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HCC Trials Spur Treatment Landscape Forward

Caroline Seymour
Published: Wednesday, Apr 11, 2018

R. Kate Kelley, MD
R. Kate Kelley, MD
Clinical trials continue to investigate the use of immunotherapy agents in advanced hepatocellular carcinoma (HCC), especially with the phase III CheckMate-459 trial in which nivolumab (Opdivo) is being compared with sorafenib (Nexavar) in the frontline setting.

“CheckMate-459 has completed accrual and will likely be the next big story in HCC because it has the potential to change not only the standard of care, but the entire treatment landscape,” says R. Kate Kelley, MD.

Findings from additional immunotherapy trials are expected to have an impact on the landscape. Results from the phase II KEYNOTE-224 trial, a single-arm study looking at the use of the PD-1 inhibitor pembrolizumab (Keytruda), showed a 16.3% overall response rate (95% CI, 9.8%-24.9%), with 1 complete response, in patients with advanced-stage disease who progressed on sorafenib.

Moreover, the randomized, multicenter, phase III HIMALAYA trial will have 4 arms for patients with previously untreated, unresectable HCC with 2 regimens of durvalumab (Im nzi) plus tremelimumab, durvalumab monotherapy, and sorafenib alone (NCT03298451).

In an interview during the 2018 OncLive® State of the Science SummitTM on Gastrointestinal Cancers, Kelley, associate professor of clinical medicine, Department of Medicine, University of California, San Francisco Helen Diller Family Comprehensive Cancer Center, discussed the incidence of and risk factors for HCC, and emphasized the sequence of clinical trials that characterized the field in 2017.

OncLive®: What is the current state of HCC?

Kelley: HCC is dramatically on the rise; it’s the number 1 rising cause of cancer death in the United States. HCC is projected to increase even further because of rising risk factors like fatty liver disease, which is an epidemic in the Western world. Historically, we have only really had 1 systemic therapy for advanced disease, which is the multikinase inhibitor sorafenib. Sorafenib was approved in 2007 based upon the randomized phase III SHARP trial.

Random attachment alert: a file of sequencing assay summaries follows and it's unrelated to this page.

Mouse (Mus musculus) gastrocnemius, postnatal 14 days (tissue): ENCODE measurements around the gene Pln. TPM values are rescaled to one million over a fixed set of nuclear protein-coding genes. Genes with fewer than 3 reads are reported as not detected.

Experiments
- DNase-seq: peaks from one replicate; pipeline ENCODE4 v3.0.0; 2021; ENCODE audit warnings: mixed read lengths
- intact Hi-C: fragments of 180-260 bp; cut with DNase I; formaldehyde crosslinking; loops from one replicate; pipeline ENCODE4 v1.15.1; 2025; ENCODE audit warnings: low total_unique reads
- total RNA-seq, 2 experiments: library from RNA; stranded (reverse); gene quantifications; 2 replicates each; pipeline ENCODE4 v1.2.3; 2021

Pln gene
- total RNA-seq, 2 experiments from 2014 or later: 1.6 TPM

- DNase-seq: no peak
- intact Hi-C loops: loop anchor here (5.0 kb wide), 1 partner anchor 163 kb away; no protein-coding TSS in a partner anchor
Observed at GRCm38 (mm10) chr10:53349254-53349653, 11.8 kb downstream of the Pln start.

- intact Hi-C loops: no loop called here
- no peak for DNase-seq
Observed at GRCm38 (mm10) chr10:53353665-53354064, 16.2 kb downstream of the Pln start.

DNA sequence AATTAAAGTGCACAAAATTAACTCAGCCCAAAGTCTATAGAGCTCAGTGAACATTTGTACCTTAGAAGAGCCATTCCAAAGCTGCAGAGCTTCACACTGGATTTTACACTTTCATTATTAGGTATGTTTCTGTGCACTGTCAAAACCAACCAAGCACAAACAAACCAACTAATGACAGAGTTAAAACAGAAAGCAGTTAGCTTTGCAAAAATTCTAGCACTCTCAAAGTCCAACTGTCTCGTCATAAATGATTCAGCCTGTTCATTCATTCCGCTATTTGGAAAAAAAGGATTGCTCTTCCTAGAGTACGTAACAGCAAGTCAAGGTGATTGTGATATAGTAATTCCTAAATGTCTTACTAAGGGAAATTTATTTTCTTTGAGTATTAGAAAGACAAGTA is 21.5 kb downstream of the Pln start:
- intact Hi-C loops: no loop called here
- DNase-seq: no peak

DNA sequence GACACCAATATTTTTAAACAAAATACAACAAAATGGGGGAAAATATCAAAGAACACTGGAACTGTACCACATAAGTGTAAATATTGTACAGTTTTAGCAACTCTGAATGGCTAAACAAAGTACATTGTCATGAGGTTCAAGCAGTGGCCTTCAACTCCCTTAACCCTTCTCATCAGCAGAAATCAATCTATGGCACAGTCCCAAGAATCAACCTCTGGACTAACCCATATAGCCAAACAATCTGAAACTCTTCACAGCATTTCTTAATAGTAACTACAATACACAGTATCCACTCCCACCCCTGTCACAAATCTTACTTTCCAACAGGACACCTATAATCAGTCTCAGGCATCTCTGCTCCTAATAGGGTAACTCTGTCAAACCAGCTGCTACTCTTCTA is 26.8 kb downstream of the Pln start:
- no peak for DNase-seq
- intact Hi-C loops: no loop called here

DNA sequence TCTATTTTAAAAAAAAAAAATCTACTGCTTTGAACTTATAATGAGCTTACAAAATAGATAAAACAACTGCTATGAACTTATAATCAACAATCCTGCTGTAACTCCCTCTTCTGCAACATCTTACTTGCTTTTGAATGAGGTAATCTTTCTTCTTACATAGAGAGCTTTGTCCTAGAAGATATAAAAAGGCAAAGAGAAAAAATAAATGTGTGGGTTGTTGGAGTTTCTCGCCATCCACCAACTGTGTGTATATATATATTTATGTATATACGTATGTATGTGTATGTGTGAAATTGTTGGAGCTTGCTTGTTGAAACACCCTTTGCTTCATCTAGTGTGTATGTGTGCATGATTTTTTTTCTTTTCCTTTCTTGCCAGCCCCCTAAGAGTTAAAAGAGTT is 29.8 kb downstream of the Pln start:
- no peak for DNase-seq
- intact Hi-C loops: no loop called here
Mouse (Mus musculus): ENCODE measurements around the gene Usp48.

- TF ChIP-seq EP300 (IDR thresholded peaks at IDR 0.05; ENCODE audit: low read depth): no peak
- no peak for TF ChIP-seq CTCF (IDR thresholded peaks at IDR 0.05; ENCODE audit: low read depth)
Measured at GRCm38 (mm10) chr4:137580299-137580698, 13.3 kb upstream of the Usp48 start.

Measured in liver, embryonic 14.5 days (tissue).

After the SHARP trial there was a string of negative trials, but newer studies are changing the landscape. Last year, 4 other HCC agents were reported in positive trials. In 2017, 2 drugs were approved in addition to sorafenib. Regorafenib (Stivarga) was approved as a second-line agent, and nivolumab was approved after first-line sorafenib.

In early 2018, we saw positive results from the REFLECT and CELESTIAL trials. REFLECT examined the use of frontline lenvatinib (Lenvima) and showed noninferiority to sorafenib. At the 2018 Gastrointestinal Cancers Symposium, CELESTIAL reported a benefit in the use of second- or third-line cabozantinib (Cabometyx) following sorafenib. All of a sudden, we have a very complex landscape. Now, the wildcard is nivolumab. I focused on nivolumab and the string of immunotherapy trials that have the potential to change the landscape even further.

Can you expand on the risk factors for HCC?

Obesity and being overweight are growing problems in the world. Having obesity and risk factors for metabolic syndrome such as diabetes, hyperlipidemia, and dyslipidemia can also lead to a condition called nonalcoholic fatty liver disease. This is a spectrum of disease ranging from mild changes to steatohepatitis, in which fat deposits in the liver lead to in inflammation. Similar to alcoholic hepatitis, hepatitis B, and hepatitis C, steatohepatitis can lead to fibrosis, cirrhosis, and mutations that result in cancer. Fatty liver and associated conditions with nonalcoholic fatty liver disease are now the number 1 cause of liver cancer in the United States.

What is the timeline of immunotherapy trials in liver cancer?

CheckMate-040 started as a simple phase I trial investigating dose escalation of nivolumab. This led to a series of dose expansions that showed striking and durable response rates of 15% to 20%, depending on whether it was investigator-assessed, or centrally reviewed. These rates were reflected across all nonviral, uninfected patient subgroups; this included patients without hepatitis B or C, and those with either hepatitis B or C.

The response rate was the first signal that something unusual was going on. The safety profile was also reassuring. Originally, we were worried that the HCC population with underlying hepatitis and liver disease might be susceptible to increased risk of hepatitis, hepatic decompensation, or viral reactivation. All of those things were carefully scrutinized in the phase I trial and no increased risk of liver events, hepatic decompensation, or viral flares was shown.

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